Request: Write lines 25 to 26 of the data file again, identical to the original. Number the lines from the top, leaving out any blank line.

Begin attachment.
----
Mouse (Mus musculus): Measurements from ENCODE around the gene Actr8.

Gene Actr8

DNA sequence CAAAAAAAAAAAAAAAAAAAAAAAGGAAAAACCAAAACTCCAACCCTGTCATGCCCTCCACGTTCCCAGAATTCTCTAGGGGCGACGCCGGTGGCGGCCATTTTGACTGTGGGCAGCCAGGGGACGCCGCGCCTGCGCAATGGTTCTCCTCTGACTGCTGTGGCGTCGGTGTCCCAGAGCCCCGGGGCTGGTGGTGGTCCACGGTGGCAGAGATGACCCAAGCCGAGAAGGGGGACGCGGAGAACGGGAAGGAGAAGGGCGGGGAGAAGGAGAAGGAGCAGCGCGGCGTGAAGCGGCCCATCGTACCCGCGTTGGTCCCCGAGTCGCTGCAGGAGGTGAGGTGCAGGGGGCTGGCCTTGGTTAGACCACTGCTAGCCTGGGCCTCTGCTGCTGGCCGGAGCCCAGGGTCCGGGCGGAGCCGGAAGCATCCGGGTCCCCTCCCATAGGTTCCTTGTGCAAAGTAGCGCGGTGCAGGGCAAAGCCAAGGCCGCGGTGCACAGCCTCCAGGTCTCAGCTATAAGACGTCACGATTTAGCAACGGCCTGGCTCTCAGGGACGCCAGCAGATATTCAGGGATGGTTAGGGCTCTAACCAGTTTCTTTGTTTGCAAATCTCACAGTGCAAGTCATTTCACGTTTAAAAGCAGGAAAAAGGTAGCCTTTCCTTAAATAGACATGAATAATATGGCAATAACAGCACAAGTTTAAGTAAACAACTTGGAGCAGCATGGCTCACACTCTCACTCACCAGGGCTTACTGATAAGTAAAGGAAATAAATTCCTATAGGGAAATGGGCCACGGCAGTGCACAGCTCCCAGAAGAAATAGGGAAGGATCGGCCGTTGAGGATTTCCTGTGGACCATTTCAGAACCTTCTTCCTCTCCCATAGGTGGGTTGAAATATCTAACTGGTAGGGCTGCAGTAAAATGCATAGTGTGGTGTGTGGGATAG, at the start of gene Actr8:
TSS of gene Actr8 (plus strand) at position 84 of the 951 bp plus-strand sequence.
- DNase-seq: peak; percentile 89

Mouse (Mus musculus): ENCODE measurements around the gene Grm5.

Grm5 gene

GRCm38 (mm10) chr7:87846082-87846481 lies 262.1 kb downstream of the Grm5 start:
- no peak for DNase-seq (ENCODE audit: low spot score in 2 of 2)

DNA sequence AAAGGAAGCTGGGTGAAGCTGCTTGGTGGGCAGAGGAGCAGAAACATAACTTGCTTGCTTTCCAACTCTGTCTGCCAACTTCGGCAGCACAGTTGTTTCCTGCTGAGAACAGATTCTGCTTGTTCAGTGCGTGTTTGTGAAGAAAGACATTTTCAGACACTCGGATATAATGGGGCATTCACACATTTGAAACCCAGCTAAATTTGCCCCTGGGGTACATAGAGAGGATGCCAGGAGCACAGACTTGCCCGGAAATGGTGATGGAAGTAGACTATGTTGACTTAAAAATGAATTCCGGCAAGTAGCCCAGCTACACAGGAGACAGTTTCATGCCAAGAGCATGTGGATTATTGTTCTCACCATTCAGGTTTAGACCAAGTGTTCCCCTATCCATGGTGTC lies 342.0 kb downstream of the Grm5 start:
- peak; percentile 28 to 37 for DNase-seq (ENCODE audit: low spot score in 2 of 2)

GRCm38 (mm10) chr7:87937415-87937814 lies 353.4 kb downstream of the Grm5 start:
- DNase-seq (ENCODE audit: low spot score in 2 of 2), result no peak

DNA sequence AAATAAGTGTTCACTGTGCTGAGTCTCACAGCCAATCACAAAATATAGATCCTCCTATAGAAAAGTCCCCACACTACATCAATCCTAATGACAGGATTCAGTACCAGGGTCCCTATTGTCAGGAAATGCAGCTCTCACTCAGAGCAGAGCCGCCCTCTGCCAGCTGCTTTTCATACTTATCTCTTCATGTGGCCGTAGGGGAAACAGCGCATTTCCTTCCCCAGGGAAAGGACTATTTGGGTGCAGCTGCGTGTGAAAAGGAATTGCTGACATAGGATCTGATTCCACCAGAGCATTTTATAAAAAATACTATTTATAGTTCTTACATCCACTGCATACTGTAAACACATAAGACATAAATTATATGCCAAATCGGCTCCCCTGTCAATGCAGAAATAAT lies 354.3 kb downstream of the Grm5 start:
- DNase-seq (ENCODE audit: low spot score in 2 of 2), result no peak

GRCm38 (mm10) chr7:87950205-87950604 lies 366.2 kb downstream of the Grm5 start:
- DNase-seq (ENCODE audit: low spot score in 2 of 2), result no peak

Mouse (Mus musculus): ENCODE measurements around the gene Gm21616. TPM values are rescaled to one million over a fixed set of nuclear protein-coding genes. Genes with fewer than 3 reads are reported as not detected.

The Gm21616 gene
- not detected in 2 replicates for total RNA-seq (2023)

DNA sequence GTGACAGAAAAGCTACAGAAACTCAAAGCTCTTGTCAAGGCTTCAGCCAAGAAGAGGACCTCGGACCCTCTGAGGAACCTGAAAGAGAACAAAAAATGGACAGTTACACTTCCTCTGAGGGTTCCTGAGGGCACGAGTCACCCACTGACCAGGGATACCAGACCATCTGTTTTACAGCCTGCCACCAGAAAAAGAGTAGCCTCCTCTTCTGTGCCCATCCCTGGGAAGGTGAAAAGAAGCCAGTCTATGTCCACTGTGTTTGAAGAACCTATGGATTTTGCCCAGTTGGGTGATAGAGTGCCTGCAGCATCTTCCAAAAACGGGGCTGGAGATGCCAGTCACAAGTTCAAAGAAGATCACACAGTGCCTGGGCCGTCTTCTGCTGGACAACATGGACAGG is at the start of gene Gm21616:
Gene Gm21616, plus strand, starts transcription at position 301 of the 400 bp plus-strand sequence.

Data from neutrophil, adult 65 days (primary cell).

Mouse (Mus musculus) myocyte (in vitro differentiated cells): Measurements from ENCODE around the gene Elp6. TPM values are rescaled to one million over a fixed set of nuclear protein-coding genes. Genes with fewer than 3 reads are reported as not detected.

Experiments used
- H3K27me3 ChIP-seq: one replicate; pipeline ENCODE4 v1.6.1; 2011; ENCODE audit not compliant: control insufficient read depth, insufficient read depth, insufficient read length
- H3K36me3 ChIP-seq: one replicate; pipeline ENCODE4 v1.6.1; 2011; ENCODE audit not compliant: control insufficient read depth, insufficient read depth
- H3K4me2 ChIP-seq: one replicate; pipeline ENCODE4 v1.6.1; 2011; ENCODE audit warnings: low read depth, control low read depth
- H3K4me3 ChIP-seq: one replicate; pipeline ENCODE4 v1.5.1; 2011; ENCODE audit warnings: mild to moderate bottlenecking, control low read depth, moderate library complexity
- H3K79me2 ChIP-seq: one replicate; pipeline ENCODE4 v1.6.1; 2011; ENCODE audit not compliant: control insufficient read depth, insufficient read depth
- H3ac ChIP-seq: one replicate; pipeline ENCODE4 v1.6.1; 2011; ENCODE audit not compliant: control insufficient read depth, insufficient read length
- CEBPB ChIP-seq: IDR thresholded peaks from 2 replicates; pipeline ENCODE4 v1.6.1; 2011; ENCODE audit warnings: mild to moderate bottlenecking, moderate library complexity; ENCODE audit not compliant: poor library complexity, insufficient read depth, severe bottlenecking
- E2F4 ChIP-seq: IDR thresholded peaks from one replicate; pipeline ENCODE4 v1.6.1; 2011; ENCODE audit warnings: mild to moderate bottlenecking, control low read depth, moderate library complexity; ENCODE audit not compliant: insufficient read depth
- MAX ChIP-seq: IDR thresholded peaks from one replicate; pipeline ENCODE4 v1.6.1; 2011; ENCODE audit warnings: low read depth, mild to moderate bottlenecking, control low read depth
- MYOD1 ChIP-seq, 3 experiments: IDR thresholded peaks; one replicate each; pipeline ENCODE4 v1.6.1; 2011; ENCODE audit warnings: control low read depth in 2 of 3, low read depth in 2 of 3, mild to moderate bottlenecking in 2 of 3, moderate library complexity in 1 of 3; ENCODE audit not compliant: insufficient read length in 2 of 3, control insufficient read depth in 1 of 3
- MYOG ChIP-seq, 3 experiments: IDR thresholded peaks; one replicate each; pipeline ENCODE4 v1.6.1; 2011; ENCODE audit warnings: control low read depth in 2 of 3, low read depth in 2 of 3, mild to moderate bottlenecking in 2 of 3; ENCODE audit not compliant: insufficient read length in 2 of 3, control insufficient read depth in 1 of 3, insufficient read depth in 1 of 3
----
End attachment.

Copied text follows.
Experiments used
- H3K27me3 ChIP-seq: one replicate; pipeline ENCODE4 v1.6.1; 2011; ENCODE audit not compliant: control insufficient read depth, insufficient read depth, insufficient read length